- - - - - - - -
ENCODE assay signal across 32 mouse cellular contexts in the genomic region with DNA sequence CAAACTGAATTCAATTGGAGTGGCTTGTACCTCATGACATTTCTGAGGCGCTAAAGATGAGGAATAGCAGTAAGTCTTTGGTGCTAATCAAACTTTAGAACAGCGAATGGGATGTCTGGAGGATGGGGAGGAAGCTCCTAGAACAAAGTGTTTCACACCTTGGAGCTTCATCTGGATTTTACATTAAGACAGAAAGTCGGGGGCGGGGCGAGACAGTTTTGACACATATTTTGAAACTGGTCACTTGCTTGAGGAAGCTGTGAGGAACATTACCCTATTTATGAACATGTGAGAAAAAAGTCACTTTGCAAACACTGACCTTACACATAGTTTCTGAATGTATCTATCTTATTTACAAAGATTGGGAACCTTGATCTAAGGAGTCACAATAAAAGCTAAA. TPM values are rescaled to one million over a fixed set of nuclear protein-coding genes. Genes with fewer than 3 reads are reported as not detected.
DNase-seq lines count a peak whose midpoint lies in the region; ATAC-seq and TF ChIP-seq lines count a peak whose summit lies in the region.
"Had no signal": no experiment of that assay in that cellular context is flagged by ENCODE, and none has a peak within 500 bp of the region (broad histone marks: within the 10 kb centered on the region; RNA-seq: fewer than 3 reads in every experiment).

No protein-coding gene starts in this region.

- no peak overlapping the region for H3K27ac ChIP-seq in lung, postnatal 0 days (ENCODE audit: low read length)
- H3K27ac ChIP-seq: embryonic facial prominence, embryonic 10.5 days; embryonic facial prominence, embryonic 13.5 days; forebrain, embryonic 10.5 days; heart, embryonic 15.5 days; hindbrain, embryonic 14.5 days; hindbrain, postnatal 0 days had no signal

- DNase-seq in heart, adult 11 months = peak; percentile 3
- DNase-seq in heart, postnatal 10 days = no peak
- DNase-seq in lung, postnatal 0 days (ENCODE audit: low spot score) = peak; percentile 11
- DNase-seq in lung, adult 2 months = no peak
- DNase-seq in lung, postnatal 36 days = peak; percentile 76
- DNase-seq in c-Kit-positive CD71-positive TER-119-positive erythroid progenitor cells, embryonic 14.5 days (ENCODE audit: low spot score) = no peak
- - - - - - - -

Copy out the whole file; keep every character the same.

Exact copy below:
ENCODE assay signal across 32 mouse cellular contexts in the genomic region with DNA sequence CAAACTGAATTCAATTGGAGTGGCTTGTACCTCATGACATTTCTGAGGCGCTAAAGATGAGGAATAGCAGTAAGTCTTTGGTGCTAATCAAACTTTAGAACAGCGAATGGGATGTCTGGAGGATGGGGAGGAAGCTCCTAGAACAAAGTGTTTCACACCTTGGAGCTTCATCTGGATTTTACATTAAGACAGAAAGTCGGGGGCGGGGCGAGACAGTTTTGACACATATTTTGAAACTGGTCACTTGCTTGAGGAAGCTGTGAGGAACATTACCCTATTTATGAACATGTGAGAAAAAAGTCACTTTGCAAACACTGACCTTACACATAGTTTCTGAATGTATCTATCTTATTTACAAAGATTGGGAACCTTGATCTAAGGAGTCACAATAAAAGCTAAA. TPM values are rescaled to one million over a fixed set of nuclear protein-coding genes. Genes with fewer than 3 reads are reported as not detected.
DNase-seq lines count a peak whose midpoint lies in the region; ATAC-seq and TF ChIP-seq lines count a peak whose summit lies in the region.
"Had no signal": no experiment of that assay in that cellular context is flagged by ENCODE, and none has a peak within 500 bp of the region (broad histone marks: within the 10 kb centered on the region; RNA-seq: fewer than 3 reads in every experiment).

No protein-coding gene starts in this region.

- no peak overlapping the region for H3K27ac ChIP-seq in lung, postnatal 0 days (ENCODE audit: low read length)
- H3K27ac ChIP-seq: embryonic facial prominence, embryonic 10.5 days; embryonic facial prominence, embryonic 13.5 days; forebrain, embryonic 10.5 days; heart, embryonic 15.5 days; hindbrain, embryonic 14.5 days; hindbrain, postnatal 0 days had no signal

- DNase-seq in heart, adult 11 months = peak; percentile 3
- DNase-seq in heart, postnatal 10 days = no peak
- DNase-seq in lung, postnatal 0 days (ENCODE audit: low spot score) = peak; percentile 11
- DNase-seq in lung, adult 2 months = no peak
- DNase-seq in lung, postnatal 36 days = peak; percentile 76
- DNase-seq in c-Kit-positive CD71-positive TER-119-positive erythroid progenitor cells, embryonic 14.5 days (ENCODE audit: low spot score) = no peak